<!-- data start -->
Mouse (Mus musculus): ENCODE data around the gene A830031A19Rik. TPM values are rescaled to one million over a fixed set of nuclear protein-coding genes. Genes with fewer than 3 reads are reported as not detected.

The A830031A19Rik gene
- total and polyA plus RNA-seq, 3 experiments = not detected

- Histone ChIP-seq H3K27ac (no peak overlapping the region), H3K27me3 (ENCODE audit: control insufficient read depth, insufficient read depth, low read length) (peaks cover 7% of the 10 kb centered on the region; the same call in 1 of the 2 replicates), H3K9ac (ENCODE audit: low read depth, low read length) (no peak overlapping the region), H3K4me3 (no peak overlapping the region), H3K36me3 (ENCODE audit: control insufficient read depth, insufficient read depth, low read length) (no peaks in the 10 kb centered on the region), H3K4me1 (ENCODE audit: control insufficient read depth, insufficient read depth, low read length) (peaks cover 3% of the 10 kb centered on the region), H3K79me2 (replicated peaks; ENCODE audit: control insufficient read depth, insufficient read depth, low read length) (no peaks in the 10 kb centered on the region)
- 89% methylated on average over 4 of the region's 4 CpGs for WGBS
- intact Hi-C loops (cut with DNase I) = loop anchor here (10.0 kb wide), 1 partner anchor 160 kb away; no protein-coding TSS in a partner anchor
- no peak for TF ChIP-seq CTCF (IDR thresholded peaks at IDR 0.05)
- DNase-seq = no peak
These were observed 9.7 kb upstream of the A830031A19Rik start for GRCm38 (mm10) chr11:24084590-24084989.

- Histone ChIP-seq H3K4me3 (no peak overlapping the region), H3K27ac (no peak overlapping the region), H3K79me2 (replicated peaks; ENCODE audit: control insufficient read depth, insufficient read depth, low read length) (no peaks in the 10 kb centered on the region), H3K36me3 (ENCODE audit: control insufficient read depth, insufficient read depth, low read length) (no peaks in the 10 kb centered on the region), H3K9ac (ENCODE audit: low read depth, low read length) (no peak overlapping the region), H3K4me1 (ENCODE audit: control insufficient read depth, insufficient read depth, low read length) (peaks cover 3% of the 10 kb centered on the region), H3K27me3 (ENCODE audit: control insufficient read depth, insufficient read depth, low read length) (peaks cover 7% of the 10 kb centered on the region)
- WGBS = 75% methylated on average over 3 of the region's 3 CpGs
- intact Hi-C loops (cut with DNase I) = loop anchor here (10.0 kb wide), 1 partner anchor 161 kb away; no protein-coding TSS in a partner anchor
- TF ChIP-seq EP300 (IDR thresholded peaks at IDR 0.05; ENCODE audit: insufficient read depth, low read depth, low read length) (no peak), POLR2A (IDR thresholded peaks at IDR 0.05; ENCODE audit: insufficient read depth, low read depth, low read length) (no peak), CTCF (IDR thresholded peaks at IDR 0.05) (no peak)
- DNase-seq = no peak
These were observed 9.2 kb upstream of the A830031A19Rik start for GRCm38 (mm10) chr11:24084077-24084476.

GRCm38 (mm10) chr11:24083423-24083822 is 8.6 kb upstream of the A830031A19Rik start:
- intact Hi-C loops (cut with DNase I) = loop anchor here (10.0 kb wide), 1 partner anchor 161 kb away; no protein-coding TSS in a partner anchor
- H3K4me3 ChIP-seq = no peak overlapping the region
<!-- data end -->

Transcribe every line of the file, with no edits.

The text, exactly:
Mouse (Mus musculus): ENCODE data around the gene A830031A19Rik. TPM values are rescaled to one million over a fixed set of nuclear protein-coding genes. Genes with fewer than 3 reads are reported as not detected.

The A830031A19Rik gene
- total and polyA plus RNA-seq, 3 experiments = not detected

- Histone ChIP-seq H3K27ac (no peak overlapping the region), H3K27me3 (ENCODE audit: control insufficient read depth, insufficient read depth, low read length) (peaks cover 7% of the 10 kb centered on the region; the same call in 1 of the 2 replicates), H3K9ac (ENCODE audit: low read depth, low read length) (no peak overlapping the region), H3K4me3 (no peak overlapping the region), H3K36me3 (ENCODE audit: control insufficient read depth, insufficient read depth, low read length) (no peaks in the 10 kb centered on the region), H3K4me1 (ENCODE audit: control insufficient read depth, insufficient read depth, low read length) (peaks cover 3% of the 10 kb centered on the region), H3K79me2 (replicated peaks; ENCODE audit: control insufficient read depth, insufficient read depth, low read length) (no peaks in the 10 kb centered on the region)
- 89% methylated on average over 4 of the region's 4 CpGs for WGBS
- intact Hi-C loops (cut with DNase I) = loop anchor here (10.0 kb wide), 1 partner anchor 160 kb away; no protein-coding TSS in a partner anchor
- no peak for TF ChIP-seq CTCF (IDR thresholded peaks at IDR 0.05)
- DNase-seq = no peak
These were observed 9.7 kb upstream of the A830031A19Rik start for GRCm38 (mm10) chr11:24084590-24084989.

- Histone ChIP-seq H3K4me3 (no peak overlapping the region), H3K27ac (no peak overlapping the region), H3K79me2 (replicated peaks; ENCODE audit: control insufficient read depth, insufficient read depth, low read length) (no peaks in the 10 kb centered on the region), H3K36me3 (ENCODE audit: control insufficient read depth, insufficient read depth, low read length) (no peaks in the 10 kb centered on the region), H3K9ac (ENCODE audit: low read depth, low read length) (no peak overlapping the region), H3K4me1 (ENCODE audit: control insufficient read depth, insufficient read depth, low read length) (peaks cover 3% of the 10 kb centered on the region), H3K27me3 (ENCODE audit: control insufficient read depth, insufficient read depth, low read length) (peaks cover 7% of the 10 kb centered on the region)
- WGBS = 75% methylated on average over 3 of the region's 3 CpGs
- intact Hi-C loops (cut with DNase I) = loop anchor here (10.0 kb wide), 1 partner anchor 161 kb away; no protein-coding TSS in a partner anchor
- TF ChIP-seq EP300 (IDR thresholded peaks at IDR 0.05; ENCODE audit: insufficient read depth, low read depth, low read length) (no peak), POLR2A (IDR thresholded peaks at IDR 0.05; ENCODE audit: insufficient read depth, low read depth, low read length) (no peak), CTCF (IDR thresholded peaks at IDR 0.05) (no peak)
- DNase-seq = no peak
These were observed 9.2 kb upstream of the A830031A19Rik start for GRCm38 (mm10) chr11:24084077-24084476.

GRCm38 (mm10) chr11:24083423-24083822 is 8.6 kb upstream of the A830031A19Rik start:
- intact Hi-C loops (cut with DNase I) = loop anchor here (10.0 kb wide), 1 partner anchor 161 kb away; no protein-coding TSS in a partner anchor
- H3K4me3 ChIP-seq = no peak overlapping the region